You've finally decided to retire from your job; now what? For as long as you can remember, your identity was tied to being an investment banker, teacher, attorney, or whatever it is you might have done.  The old saying that “the grass is always greener on the other side” certainly holds true among many retirees, as one in five say that they miss working. That’s understandable since many of these individuals tied their identities to their careers for many, many years. Specifically, some retirees miss the physical activity, some miss the mental engagement, some miss being part of a team, some miss the extra income, and some miss a little bit of everything.

There are a number of readily available part-time jobs that can scratch these itches. It’s usually a good idea to find one that does not require a long-term commitment. After a brief return to the working world, many individuals suddenly remember why they retired in the first place and they long for the days without work-related obligations.


This job is very good for retired educators and anyone else who has a passion for learning. It’s relatively easy to get started with lessons for friends and relatives or by registering with one of the many online tutoring websites. Relationship commitments vary, as some students need help for an entire year and some only need help with a particular assignment. All levels are available as well, from kindergarteners who need help with basic math skills to doctoral students who need editors for their dissertations.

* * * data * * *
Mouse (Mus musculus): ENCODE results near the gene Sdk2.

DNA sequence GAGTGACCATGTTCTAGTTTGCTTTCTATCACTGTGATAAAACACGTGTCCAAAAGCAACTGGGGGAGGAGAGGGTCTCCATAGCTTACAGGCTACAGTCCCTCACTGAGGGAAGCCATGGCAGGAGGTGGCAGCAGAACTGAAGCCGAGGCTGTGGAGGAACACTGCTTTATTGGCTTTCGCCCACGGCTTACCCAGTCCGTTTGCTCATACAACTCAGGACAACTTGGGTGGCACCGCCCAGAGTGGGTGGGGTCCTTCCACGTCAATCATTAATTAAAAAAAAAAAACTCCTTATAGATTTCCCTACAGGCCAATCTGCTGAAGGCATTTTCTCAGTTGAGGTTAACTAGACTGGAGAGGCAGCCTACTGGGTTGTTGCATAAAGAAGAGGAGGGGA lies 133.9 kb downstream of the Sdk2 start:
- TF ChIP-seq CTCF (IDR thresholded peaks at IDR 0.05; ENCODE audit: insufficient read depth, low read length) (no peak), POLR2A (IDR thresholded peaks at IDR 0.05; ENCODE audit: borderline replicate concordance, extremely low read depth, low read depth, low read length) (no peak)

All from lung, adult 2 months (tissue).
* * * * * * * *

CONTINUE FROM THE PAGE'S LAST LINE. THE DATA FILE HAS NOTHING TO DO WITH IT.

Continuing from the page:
Many tutors reserve study rooms at local libraries while others go to their students’ homes. The pay is usually rather high as well, but it usually includes both tutoring time and preparation time.


The transition may be even easier here, as most former employers welcome their retirees back on a part-time basis. Other businesses in the same or a similar industry might want these services as well. Older workers often have substantial experience and a “been there, done that” attitude that’s a real asset for any team. If the employer allows telecommuting, that’s even better.

For compensation starters, most people divide their prior salary by the number of hours worked, and then go up from there.

Athletic Instructor

This gig won’t make you rich. In fact, a lot of these positions are either entirely unpaid or pay very little. But, if you have a passion for a certain sport, enjoy working with younger kids, and have a lot of patience, a head or position coach position may be just the ticket. Most coaches must sign on for an entire season, but that’s usually only about two dozen games, or even less.

Coaching is also excellent for people who want to stay active, especially if it’s a baseball, football, soccer, or other outdoor sport.

Dog Walker

These positions are also very good for people who want to get out and be active. There’s pretty much no commitment, except for a few laps around the block. Pets usually adore their caregivers, so that’s another plus. The income may not be significant, but this is another job that has substantial non-monetary benefits.

Speaking of being healthy, seniors who walk a lot and want to maintain comfort while active should consider gel insoles. In addition to comfort, they also support good posture, which is very important for everyone.

Tax Preparer

Even non-accountants can be tax preparers after they complete brief training programs. These jobs are very good for people who want lots of activity for a few months and lots of inactivity for the rest of the year. That schedule works very well for many retired people. The pay is not particularly high, but it is very steady work that’s relatively easy to perform.

Some other good jobs to consider include medical biller, virtual assistant, repair person on call, blogger, and library/teacher aid.